i thought this was the ladies' room
'There's no need for heartbreak warfare. It's called 'I love you' — 'I love you too'. 'I need more love' — 'You got more love', and you can get through life like that. Shouldn't you just on days where you want more love be like 'I had a bad dream that you were sleeping around, it's really irrational, but just love me extra today'. Why can't we just have this thing where you just say 'Just love me extra today'. If I was with somebody and they said 'Love me extra today', I would love them extra forever.'
John Mayer, Atlanta, 2010. (via lookandlisteng)
Patrick Sullivan - Pacific Rim
21,617 plays

bigbigtruck:

ktjayne:

martin-van-gurren:

sly-dat-magical-unicorn:

paulsgroovypalace:

amagi-challenge:

redtroubadour:

WOULD YOU RATHER DIE HERE

OR IN AD 1999

hell yes

OH MY GOD

Chrono Trigger soundfont is best soundfont

Chrono Trigger soundfont is my life

yaaaaaaaaas

this pleases me quite a lot

superziggy:

So we’re listening to music and up next was a LOTR play along midi file for my clarinet students…

heysawbones:

alliartist:

music-holic:

And the Waltz Goes On - Anthony Hopkins 

Sir Anthony Hopkins Hears The Waltz He Wrote 50 Years Ago For The First Time

Academy Award-winning actor Sir Anthony Hopkins was a musician before he got into acting. 50 years ago he wrote a waltz but was too afraid to ever hear it play. Dutch violinist André Rieu performs it for the very first time. Watch Hopkins’ reaction.

That was beautiful

I cried a few tears and felt better about humanity’s endeavors.

mellowmodesty:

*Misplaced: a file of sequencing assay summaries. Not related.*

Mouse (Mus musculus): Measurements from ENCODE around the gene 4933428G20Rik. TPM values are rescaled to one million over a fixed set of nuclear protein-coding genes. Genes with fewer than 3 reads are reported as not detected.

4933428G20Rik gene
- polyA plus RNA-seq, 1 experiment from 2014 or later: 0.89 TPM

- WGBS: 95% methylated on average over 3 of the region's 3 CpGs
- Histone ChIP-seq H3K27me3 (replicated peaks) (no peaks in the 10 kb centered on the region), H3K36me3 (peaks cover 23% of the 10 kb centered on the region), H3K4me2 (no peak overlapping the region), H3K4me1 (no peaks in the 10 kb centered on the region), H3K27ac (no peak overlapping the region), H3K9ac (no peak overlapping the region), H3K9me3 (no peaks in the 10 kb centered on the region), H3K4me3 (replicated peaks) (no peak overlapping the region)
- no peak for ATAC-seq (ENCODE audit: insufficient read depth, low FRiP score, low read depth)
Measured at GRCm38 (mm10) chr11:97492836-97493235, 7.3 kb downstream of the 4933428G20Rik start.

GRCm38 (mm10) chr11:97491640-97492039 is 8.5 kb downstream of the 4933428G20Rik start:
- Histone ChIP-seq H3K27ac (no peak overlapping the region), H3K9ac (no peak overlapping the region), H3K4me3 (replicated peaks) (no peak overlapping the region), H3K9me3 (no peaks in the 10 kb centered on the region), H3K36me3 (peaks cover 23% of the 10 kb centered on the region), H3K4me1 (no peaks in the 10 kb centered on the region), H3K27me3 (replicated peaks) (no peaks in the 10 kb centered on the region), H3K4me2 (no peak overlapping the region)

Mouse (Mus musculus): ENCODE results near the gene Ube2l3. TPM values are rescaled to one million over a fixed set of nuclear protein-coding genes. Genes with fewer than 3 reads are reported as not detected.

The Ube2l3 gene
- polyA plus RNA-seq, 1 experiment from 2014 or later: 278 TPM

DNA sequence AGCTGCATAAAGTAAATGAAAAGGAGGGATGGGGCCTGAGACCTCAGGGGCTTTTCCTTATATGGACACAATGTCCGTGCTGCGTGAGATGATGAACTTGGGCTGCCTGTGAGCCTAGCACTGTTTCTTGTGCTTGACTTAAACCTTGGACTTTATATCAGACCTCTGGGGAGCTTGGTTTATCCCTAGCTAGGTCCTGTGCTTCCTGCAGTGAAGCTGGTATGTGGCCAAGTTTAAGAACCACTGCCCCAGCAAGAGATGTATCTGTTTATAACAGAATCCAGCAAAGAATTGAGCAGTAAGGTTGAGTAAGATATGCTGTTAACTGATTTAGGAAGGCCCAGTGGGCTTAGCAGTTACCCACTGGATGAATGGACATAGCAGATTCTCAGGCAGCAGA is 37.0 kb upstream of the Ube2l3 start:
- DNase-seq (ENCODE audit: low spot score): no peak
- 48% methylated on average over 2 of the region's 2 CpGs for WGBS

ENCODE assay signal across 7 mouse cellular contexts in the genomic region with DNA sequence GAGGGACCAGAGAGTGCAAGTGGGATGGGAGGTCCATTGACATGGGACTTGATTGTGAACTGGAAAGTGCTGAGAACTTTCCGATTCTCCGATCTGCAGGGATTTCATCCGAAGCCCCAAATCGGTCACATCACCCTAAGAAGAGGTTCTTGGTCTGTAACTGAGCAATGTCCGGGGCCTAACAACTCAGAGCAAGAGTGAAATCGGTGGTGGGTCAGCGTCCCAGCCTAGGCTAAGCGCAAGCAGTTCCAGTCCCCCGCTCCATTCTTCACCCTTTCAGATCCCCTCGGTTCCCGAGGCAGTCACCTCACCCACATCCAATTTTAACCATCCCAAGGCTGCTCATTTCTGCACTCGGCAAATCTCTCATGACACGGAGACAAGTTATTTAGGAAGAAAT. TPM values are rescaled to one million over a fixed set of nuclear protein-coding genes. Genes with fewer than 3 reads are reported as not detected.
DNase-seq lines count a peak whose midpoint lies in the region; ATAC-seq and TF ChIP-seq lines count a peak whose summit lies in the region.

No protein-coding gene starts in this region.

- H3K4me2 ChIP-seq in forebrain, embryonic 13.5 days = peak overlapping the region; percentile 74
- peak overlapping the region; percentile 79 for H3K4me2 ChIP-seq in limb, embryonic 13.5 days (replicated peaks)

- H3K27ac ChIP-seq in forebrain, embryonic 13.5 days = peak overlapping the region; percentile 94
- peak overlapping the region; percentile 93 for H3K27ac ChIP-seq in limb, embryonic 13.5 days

wow this is fucking historic as fuck i can’t believe im seeing this

59 plays

jindywahr:

His comrades fought beside him, Van Owen and the rest
But of all the Thompson gunners, Roland was the best
So the CIA decided they wanted Roland dead
That son of a bitch Van Owen blew off Roland’s head

Michael Jackson - Beat It (Demo)
1,555,867 plays

blue-author:

lacienegasmiled:

Demo of Beat It composed using only Michael Jackson’s voice

As Jackson couldn’t fluently play any instruments, he would sing and beatbox out how he wanted his songs to sound by himself on tape, layering the vocals, harmonies and rhythm before having instrumentalists come in to complete the songs.

One of his engineers Robmix on how Jackson worked: “One morning MJ came in with a new song he had written overnight. We called in a guitar player, and Michael sang every note of every chord to him. “here’s the first chord first note, second note, third note. Here’s the second chord first note, second note, third note”, etc., etc. We then witnessed him giving the most heartfelt and profound vocal performance, live in the control room through an SM57. He would sing us an entire string arrangement, every part. Steve Porcaro once told me he witnessed MJ doing that with the string section in the room. Had it all in his head, harmony and everything. Not just little eight bar loop ideas. he would actually sing the entire arrangement into a micro-cassette recorder complete with stops and fills.”

Reasons why I laugh when people say he wasn’t a real musician.

Chills.

Though we may not all survive here
There are things that never die
What’s the difference, die a schoolboy,
Die a policeman, die a spy?

After finding it, this is my favourite line from Les Miserables and I’m rather upset that it’s been cut from almost all versions.

Combeferre says the first two lines, Grantaire the latter two, and it occurs directly after Gavroche reveals Javert’s identity as a spy.  I think that it characterizes both men so beautifully.  The idealism and the cynicism play off each other in such stark contrast and it really does a great job of outlining two vastly different ways of considering the situation that the students are in.

(via canadiancosette)

breanna-lynn:

"I’ve written a song for my wife."

Fred was married 72 years to his wife. He wrote a song for her when he saw a songwriting contest advertised in the paper, and he couldn’t resist writing one for her. She had just passed a month earlier.
They had been together since the 30′s.
96 years old, Fred couldn’t play an instrument or sing, so he simply mailed in his lyrics, attaching his story in the letter. When the studio holding the contest saw his song and read his letter, they decided to record it for him and play the song for him to hear.

Grab some tissues before you watch this.